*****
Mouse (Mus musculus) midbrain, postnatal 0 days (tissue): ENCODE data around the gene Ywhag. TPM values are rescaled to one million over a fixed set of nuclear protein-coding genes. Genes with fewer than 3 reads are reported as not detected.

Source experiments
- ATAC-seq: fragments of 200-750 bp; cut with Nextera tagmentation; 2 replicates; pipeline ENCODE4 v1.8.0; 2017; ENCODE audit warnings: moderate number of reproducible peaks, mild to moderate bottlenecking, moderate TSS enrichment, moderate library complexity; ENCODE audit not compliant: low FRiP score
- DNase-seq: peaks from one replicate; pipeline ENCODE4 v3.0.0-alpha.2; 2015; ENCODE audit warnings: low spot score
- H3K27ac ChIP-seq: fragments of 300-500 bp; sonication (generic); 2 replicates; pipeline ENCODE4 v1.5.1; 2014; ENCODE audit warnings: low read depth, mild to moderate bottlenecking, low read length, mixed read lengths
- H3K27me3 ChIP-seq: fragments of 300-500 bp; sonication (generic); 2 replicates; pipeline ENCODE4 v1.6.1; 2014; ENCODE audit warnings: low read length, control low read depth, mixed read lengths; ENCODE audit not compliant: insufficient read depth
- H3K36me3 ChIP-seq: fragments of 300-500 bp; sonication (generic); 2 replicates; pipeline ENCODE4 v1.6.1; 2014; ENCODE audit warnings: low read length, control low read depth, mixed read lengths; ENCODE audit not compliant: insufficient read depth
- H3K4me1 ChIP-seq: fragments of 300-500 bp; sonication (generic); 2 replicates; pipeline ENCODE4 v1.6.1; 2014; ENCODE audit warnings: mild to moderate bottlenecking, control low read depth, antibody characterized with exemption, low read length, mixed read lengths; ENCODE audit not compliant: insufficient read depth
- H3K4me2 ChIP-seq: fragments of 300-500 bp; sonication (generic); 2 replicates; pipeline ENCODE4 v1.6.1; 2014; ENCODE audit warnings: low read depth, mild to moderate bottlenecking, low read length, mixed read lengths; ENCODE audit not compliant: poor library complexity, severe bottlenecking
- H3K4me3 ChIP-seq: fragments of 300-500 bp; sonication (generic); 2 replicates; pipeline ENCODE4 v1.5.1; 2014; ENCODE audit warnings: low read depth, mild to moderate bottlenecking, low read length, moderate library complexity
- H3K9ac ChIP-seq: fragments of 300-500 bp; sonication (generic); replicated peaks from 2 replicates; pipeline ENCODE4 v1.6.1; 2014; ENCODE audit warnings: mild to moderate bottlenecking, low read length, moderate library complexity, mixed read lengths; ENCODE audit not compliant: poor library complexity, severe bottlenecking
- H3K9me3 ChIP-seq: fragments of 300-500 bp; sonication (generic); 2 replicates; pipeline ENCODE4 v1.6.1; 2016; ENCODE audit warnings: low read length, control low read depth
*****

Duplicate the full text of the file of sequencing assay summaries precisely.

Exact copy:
Mouse (Mus musculus) midbrain, postnatal 0 days (tissue): ENCODE data around the gene Ywhag. TPM values are rescaled to one million over a fixed set of nuclear protein-coding genes. Genes with fewer than 3 reads are reported as not detected.

Source experiments
- ATAC-seq: fragments of 200-750 bp; cut with Nextera tagmentation; 2 replicates; pipeline ENCODE4 v1.8.0; 2017; ENCODE audit warnings: moderate number of reproducible peaks, mild to moderate bottlenecking, moderate TSS enrichment, moderate library complexity; ENCODE audit not compliant: low FRiP score
- DNase-seq: peaks from one replicate; pipeline ENCODE4 v3.0.0-alpha.2; 2015; ENCODE audit warnings: low spot score
- H3K27ac ChIP-seq: fragments of 300-500 bp; sonication (generic); 2 replicates; pipeline ENCODE4 v1.5.1; 2014; ENCODE audit warnings: low read depth, mild to moderate bottlenecking, low read length, mixed read lengths
- H3K27me3 ChIP-seq: fragments of 300-500 bp; sonication (generic); 2 replicates; pipeline ENCODE4 v1.6.1; 2014; ENCODE audit warnings: low read length, control low read depth, mixed read lengths; ENCODE audit not compliant: insufficient read depth
- H3K36me3 ChIP-seq: fragments of 300-500 bp; sonication (generic); 2 replicates; pipeline ENCODE4 v1.6.1; 2014; ENCODE audit warnings: low read length, control low read depth, mixed read lengths; ENCODE audit not compliant: insufficient read depth
- H3K4me1 ChIP-seq: fragments of 300-500 bp; sonication (generic); 2 replicates; pipeline ENCODE4 v1.6.1; 2014; ENCODE audit warnings: mild to moderate bottlenecking, control low read depth, antibody characterized with exemption, low read length, mixed read lengths; ENCODE audit not compliant: insufficient read depth
- H3K4me2 ChIP-seq: fragments of 300-500 bp; sonication (generic); 2 replicates; pipeline ENCODE4 v1.6.1; 2014; ENCODE audit warnings: low read depth, mild to moderate bottlenecking, low read length, mixed read lengths; ENCODE audit not compliant: poor library complexity, severe bottlenecking
- H3K4me3 ChIP-seq: fragments of 300-500 bp; sonication (generic); 2 replicates; pipeline ENCODE4 v1.5.1; 2014; ENCODE audit warnings: low read depth, mild to moderate bottlenecking, low read length, moderate library complexity
- H3K9ac ChIP-seq: fragments of 300-500 bp; sonication (generic); replicated peaks from 2 replicates; pipeline ENCODE4 v1.6.1; 2014; ENCODE audit warnings: mild to moderate bottlenecking, low read length, moderate library complexity, mixed read lengths; ENCODE audit not compliant: poor library complexity, severe bottlenecking
- H3K9me3 ChIP-seq: fragments of 300-500 bp; sonication (generic); 2 replicates; pipeline ENCODE4 v1.6.1; 2016; ENCODE audit warnings: low read length, control low read depth